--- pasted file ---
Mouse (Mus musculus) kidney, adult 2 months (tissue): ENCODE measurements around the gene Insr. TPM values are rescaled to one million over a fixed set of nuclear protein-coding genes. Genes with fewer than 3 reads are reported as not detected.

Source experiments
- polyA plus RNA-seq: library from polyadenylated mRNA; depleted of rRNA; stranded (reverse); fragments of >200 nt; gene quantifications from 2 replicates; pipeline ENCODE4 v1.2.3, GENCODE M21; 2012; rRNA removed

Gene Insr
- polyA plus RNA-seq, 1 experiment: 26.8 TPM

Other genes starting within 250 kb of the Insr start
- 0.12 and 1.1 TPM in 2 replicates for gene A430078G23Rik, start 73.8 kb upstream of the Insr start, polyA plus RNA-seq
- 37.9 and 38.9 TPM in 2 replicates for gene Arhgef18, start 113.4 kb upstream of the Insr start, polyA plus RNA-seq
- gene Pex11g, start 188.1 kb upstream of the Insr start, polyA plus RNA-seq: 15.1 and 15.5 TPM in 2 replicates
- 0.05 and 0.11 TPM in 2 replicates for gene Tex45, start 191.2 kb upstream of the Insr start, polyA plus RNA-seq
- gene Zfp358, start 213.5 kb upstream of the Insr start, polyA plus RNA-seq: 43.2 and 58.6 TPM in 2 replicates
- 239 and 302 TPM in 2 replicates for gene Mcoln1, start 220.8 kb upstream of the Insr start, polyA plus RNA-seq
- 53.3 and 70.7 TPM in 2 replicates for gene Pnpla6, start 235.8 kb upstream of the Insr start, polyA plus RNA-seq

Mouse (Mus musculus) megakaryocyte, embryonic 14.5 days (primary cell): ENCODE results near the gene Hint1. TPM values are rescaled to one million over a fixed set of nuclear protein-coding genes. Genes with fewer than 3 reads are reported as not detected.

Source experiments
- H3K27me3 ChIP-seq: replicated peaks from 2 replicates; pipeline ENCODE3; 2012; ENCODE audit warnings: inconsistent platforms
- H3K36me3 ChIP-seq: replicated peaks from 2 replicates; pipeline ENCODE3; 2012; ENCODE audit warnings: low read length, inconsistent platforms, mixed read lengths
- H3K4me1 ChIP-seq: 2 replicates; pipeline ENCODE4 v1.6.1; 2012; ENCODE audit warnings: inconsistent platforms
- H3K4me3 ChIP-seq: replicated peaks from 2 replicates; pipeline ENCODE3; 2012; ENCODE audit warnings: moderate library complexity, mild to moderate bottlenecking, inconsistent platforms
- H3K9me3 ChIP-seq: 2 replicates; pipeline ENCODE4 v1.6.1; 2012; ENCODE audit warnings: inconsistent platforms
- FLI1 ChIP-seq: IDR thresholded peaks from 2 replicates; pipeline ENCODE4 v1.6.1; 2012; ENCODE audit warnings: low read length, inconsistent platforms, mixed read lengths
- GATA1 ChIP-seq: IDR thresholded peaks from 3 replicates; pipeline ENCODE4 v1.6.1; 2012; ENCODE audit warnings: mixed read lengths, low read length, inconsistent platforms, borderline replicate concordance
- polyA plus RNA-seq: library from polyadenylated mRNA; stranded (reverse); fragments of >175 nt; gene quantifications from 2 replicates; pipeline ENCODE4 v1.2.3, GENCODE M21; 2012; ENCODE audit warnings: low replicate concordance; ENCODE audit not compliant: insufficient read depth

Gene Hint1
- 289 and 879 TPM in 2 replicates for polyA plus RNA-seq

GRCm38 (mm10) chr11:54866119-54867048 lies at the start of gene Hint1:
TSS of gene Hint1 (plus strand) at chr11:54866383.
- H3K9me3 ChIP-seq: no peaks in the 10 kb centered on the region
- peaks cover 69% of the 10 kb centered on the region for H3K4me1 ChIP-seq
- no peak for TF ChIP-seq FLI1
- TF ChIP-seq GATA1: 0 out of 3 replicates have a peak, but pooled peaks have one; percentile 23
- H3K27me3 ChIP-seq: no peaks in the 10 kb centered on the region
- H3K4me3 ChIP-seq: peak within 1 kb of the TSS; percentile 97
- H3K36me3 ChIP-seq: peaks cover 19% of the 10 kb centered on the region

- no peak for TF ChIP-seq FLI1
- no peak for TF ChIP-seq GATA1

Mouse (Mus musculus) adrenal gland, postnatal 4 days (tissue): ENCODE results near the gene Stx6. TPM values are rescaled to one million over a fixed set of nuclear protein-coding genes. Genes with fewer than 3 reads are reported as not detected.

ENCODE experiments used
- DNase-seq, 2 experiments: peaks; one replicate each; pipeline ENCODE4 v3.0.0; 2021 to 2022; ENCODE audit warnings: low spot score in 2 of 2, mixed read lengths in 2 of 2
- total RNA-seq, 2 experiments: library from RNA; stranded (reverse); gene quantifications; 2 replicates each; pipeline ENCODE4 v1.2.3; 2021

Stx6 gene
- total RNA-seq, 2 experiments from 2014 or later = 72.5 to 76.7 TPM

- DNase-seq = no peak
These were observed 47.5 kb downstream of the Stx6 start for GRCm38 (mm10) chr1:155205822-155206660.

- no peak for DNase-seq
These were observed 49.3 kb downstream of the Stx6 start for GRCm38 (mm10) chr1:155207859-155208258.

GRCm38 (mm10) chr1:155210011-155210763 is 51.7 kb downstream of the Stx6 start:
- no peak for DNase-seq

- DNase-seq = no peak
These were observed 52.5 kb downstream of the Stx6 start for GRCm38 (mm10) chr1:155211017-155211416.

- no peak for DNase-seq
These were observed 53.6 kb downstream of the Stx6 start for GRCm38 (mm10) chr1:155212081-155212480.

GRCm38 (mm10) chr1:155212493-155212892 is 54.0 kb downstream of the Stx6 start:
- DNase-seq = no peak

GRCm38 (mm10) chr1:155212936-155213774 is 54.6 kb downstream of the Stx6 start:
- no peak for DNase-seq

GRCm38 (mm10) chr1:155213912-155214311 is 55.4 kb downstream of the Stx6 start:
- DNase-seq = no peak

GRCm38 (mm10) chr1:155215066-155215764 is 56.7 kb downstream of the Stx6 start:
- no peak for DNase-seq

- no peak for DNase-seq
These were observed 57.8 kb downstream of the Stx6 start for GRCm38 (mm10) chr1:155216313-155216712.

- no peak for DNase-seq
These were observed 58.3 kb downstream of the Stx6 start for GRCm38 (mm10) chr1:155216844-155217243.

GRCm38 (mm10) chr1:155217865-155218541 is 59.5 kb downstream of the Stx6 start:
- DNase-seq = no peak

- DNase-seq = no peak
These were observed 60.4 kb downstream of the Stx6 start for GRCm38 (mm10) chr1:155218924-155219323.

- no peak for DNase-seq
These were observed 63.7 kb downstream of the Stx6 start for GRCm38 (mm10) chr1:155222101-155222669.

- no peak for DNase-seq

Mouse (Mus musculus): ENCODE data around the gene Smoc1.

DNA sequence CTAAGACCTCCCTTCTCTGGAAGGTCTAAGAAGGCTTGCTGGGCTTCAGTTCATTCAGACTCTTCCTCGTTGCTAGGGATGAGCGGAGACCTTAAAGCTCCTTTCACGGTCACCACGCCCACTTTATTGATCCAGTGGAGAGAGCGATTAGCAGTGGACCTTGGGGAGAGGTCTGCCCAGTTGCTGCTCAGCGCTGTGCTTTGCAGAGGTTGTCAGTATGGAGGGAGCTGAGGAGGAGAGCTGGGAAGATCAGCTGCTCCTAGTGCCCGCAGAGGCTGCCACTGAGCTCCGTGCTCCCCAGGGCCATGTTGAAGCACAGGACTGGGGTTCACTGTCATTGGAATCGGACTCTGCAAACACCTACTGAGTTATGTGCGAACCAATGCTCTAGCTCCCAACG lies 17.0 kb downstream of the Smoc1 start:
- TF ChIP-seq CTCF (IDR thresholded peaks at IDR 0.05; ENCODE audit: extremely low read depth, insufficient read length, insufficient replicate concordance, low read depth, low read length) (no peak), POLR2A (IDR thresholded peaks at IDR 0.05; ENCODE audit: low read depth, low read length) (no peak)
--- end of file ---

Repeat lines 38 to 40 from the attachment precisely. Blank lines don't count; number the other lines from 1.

ENCODE experiments used
- DNase-seq, 2 experiments: peaks; one replicate each; pipeline ENCODE4 v3.0.0; 2021 to 2022; ENCODE audit warnings: low spot score in 2 of 2, mixed read lengths in 2 of 2
- total RNA-seq, 2 experiments: library from RNA; stranded (reverse); gene quantifications; 2 replicates each; pipeline ENCODE4 v1.2.3; 2021